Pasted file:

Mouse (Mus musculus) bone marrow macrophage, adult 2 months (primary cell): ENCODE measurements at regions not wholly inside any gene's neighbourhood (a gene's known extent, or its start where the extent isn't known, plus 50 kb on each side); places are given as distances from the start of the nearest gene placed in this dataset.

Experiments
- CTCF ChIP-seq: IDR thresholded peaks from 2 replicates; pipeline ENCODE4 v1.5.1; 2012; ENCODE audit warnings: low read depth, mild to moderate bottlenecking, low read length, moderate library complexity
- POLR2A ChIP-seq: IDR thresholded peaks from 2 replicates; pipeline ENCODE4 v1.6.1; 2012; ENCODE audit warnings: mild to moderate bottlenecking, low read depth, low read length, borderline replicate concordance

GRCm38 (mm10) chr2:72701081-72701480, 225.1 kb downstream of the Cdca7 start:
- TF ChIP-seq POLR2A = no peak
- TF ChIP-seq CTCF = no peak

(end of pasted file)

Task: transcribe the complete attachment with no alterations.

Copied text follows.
Mouse (Mus musculus) bone marrow macrophage, adult 2 months (primary cell): ENCODE measurements at regions not wholly inside any gene's neighbourhood (a gene's known extent, or its start where the extent isn't known, plus 50 kb on each side); places are given as distances from the start of the nearest gene placed in this dataset.

Experiments
- CTCF ChIP-seq: IDR thresholded peaks from 2 replicates; pipeline ENCODE4 v1.5.1; 2012; ENCODE audit warnings: low read depth, mild to moderate bottlenecking, low read length, moderate library complexity
- POLR2A ChIP-seq: IDR thresholded peaks from 2 replicates; pipeline ENCODE4 v1.6.1; 2012; ENCODE audit warnings: mild to moderate bottlenecking, low read depth, low read length, borderline replicate concordance

GRCm38 (mm10) chr2:72701081-72701480, 225.1 kb downstream of the Cdca7 start:
- TF ChIP-seq POLR2A = no peak
- TF ChIP-seq CTCF = no peak